Unless you’ve been totally avoiding everything book-related on-line recently, you really can’t have failed to notice the growing praise for Minty by Christina Banach. Published by Three Hares in March 2014 and available in paperback and for Kindle, most people seem to agree that it’s an exceptional first novel – haunting, heartwarming, emotional and compelling.
Fourteen-year-old twins Minty and Jess are inseparable. Maybe they bicker now and then, even crave a bit of space once in a while. But they have a connection. Unbreakable. Steadfast. Nothing can tear them apart. Until a family trip to the coast puts their bond in jeopardy. As Minty tries to rescue her dog from drowning she ends up fighting for her life. Will Minty survive? If she doesn’t, how will Jess cope without her? Only the stormy sea has the answer.
Minty is a story of love, loss and coming to terms with consequences. It’s a spiritual tale that will linger in your mind long after you’ve read the final word.
I really would have liked to read and review this one, but I just can’t manage it at the moment. Instead, I’m really delighted to welcome author Christina Banach to Being Anne.
Christina, it’s a real pleasure to welcome you to Being Anne – would you like to introduce yourself to everyone?
It’s a pleasure to be here, Anne. Thank you for inviting me.
I’m a writer and former Headteacher living in the Kingdom of Fife, Scotland, with my husband and two rescue dogs. I write young adult/crossover fiction. Amongst the things I love are: writing (obviously!); spending time with my family and friends; being curled up with a good book; indulging in great food (not always in moderation!); being on or near the sea; chilling in front of the TV; going for long walks; and nights out at the theatre. Oh – and I’m a bit of a chocoholic! My debut novel, Minty, was a Scottish Book Trust Teen’s Book of the Month, shortlisted for the SCBWI Crystal Kite Award and nominated for a Cybils Award.
I’ve recently realised that Minty was published over two years ago, but it does seem to be everywhere at the moment, with increasing praise from adult readers. What do you think has given the book such great crossover potential?
That’s really kind of you to say so, Anne. When I first met my agent she told me that Minty would have crossover appeal. Since the book was published I’ve received messages from readers as young as nine to those in their seventies, so it does seem to appeal to people of all ages. Maybe it’s because it deals with universal themes such as love and loss, family and friendship, and hope and redemption; whilst also attempting to answer one of the big questions in life, namely, what happens to us after we die? These themes are a part of the human condition so maybe that’s why all ages can relate to Minty and her family’s dilemma.
When you sat at your keyboard, did you deliberately focus on the YA audience as your readers? Or did it just turn out that way?
I suppose Minty’s story couldn’t be anything other than a YA novel, given that it’s a novel about a teenager told from a teenage perspective. However, I never set out to write for this readership, I just tried to tell Minty’s story the best way I could.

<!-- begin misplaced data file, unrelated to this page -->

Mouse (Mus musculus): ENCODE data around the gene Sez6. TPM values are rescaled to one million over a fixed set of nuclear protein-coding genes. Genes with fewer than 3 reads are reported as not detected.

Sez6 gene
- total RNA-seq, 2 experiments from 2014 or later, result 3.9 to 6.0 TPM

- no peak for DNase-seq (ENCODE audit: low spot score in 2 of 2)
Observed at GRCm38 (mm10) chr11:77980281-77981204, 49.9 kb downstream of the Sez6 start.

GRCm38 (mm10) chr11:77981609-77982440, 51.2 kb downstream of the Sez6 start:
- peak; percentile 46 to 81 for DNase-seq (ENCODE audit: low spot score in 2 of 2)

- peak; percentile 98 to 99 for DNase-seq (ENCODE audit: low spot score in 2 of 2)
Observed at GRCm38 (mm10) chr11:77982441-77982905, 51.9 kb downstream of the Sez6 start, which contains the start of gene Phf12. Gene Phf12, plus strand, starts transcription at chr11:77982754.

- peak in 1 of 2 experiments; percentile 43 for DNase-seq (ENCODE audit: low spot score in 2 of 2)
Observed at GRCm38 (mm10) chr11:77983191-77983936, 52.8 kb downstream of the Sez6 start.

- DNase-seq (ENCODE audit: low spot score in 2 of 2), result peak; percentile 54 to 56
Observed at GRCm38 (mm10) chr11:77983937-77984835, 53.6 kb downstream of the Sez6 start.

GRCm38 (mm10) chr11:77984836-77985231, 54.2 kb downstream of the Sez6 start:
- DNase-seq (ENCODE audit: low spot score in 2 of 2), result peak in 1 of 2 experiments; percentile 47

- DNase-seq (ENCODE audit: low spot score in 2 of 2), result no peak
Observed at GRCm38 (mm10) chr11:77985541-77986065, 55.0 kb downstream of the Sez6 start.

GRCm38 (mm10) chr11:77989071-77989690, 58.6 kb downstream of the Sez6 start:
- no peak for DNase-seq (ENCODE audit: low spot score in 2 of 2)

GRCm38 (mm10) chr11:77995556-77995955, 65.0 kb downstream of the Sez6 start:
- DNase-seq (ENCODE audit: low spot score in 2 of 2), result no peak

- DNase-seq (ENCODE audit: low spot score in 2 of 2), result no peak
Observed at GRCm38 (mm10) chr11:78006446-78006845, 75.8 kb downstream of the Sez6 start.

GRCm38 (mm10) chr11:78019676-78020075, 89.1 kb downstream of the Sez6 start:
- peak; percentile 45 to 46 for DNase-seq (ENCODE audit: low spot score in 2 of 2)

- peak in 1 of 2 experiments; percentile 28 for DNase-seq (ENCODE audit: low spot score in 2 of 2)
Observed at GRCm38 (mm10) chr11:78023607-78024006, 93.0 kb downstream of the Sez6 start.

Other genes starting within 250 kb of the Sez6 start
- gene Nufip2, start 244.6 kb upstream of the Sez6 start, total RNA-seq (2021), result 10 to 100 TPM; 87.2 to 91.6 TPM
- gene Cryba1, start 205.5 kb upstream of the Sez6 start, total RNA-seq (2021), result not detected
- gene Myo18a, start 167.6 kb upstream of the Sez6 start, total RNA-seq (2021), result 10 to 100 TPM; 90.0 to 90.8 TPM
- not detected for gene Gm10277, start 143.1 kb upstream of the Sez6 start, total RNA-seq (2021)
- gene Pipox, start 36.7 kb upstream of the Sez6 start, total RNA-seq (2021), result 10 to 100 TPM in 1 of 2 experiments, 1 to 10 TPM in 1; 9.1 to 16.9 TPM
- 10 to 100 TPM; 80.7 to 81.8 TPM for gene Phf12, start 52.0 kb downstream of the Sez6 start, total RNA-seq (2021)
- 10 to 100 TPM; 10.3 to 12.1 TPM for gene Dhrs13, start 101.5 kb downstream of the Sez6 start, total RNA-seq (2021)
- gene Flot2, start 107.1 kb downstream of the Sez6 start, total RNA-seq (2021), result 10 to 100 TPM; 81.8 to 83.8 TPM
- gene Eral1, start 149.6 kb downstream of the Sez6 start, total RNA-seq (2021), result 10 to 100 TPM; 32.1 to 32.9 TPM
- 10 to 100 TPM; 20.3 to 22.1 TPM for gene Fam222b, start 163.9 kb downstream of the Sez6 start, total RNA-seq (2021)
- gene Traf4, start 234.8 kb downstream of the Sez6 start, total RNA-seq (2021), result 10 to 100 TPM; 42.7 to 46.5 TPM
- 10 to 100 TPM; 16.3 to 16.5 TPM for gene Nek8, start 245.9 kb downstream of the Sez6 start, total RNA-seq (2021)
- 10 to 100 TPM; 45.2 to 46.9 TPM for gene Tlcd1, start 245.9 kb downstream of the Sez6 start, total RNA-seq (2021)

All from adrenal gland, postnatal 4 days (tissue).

There’s a lovely piece on your website – I should say your wonderful website! – on the inspiration for the story. Would it be awful to ask you to tell it again?
Thank you, Anne, I’d be happy to tell it again.
Some years ago, in the middle of the night, I thought I sensed my late father’s presence: the self-same aroma of flour and sugar that used to linger on his overalls when he worked as a baker-confectioner during my early childhood. Although Dad had died the previous November, this wasn’t the first time that I’d detected this distinctive scent around my house. The question was, why? Was my father trying to contact me – to tell me something? These thoughts ran through my mind as, unable to get back to sleep, I sat in the sunroom.
Then, just as the sun rose, I heard my dog panting and put out my hand to stroke her. Until it struck me – how could it be my pet? She’d died the month before. That’s when Minty came to me: the tale of a teenaged girl to whom the unimaginable happens. The story of twin sisters, Minty and Jess, whose unbreakable bond is challenged in the most heart-breaking way. As I sat in that room it was as if could see these girls before me. I knew how their story began and how it ended, plus much of what happened to them in-between, and became convinced that this was a story I just had to write.
I did really enjoy exploring your website – and your Pinterest mood board, and looking at your music playlist. All an essential part of being a writer these days, or something you enjoyed putting together?
That’s very kind, thank you.
A bit of both, actually. Regarding the music from my playlist, these are the songs that played in my mind whilst I wrote the various scenes. By that I mean that I could only hear them in my head, for I’m one of those writers who prefers to work in silence. The Pinterest mood board is something I put together after the book was published. I guess it’s another element of book promotion, and one that I very much enjoyed doing.
I know about your passion for writing and that you’ve now given up your head teacher post to concentrate on it full-time. Everything you hoped for, or some lingering regrets?
In all honesty, even though I loved my time in education and miss the daily contact with people – especially the children – I’ve never regretted changing careers to become a full-time writer. It’s my childhood dream come true.